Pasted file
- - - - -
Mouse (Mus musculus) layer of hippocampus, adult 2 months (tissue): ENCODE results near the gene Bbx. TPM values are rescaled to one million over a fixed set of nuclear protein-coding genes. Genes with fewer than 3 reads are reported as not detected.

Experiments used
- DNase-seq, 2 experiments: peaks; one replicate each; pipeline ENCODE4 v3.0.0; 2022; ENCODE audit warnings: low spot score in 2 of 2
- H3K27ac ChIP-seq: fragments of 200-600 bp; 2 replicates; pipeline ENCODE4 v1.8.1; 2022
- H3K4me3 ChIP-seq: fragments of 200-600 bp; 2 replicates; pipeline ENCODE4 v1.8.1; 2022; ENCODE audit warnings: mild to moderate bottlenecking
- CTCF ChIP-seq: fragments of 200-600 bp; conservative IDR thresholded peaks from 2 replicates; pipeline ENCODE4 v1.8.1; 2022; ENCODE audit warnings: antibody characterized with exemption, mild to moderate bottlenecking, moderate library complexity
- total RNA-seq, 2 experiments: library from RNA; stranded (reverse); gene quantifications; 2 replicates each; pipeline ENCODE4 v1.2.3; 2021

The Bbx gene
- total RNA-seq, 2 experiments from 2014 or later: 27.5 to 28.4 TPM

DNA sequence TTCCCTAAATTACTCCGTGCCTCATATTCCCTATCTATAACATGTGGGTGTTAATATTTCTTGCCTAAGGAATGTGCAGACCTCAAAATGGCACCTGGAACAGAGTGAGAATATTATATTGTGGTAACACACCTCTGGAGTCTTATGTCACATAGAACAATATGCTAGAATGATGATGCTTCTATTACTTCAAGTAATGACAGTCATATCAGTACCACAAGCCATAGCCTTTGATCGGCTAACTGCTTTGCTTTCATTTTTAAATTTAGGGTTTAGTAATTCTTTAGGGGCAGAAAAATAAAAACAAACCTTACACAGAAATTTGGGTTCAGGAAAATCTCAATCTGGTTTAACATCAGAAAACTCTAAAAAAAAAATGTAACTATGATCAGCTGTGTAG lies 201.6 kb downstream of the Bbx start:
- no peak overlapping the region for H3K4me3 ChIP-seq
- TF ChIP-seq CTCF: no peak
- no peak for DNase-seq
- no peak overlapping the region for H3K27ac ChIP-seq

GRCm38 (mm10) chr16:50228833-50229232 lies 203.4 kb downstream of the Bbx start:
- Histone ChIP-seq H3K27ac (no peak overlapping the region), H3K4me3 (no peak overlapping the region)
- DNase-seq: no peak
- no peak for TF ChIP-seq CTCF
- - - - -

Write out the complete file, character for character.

Mouse (Mus musculus) layer of hippocampus, adult 2 months (tissue): ENCODE results near the gene Bbx. TPM values are rescaled to one million over a fixed set of nuclear protein-coding genes. Genes with fewer than 3 reads are reported as not detected.

Experiments used
- DNase-seq, 2 experiments: peaks; one replicate each; pipeline ENCODE4 v3.0.0; 2022; ENCODE audit warnings: low spot score in 2 of 2
- H3K27ac ChIP-seq: fragments of 200-600 bp; 2 replicates; pipeline ENCODE4 v1.8.1; 2022
- H3K4me3 ChIP-seq: fragments of 200-600 bp; 2 replicates; pipeline ENCODE4 v1.8.1; 2022; ENCODE audit warnings: mild to moderate bottlenecking
- CTCF ChIP-seq: fragments of 200-600 bp; conservative IDR thresholded peaks from 2 replicates; pipeline ENCODE4 v1.8.1; 2022; ENCODE audit warnings: antibody characterized with exemption, mild to moderate bottlenecking, moderate library complexity
- total RNA-seq, 2 experiments: library from RNA; stranded (reverse); gene quantifications; 2 replicates each; pipeline ENCODE4 v1.2.3; 2021

The Bbx gene
- total RNA-seq, 2 experiments from 2014 or later: 27.5 to 28.4 TPM

DNA sequence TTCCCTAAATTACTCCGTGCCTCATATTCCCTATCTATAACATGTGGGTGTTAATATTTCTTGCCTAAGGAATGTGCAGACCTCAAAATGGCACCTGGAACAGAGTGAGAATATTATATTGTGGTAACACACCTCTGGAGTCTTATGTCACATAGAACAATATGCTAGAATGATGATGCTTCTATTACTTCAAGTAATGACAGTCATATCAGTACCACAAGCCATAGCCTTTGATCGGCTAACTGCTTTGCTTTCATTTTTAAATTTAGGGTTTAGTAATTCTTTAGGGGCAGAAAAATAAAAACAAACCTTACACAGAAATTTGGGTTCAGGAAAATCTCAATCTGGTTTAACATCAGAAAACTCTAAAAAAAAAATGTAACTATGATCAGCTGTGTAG lies 201.6 kb downstream of the Bbx start:
- no peak overlapping the region for H3K4me3 ChIP-seq
- TF ChIP-seq CTCF: no peak
- no peak for DNase-seq
- no peak overlapping the region for H3K27ac ChIP-seq

GRCm38 (mm10) chr16:50228833-50229232 lies 203.4 kb downstream of the Bbx start:
- Histone ChIP-seq H3K27ac (no peak overlapping the region), H3K4me3 (no peak overlapping the region)
- DNase-seq: no peak
- no peak for TF ChIP-seq CTCF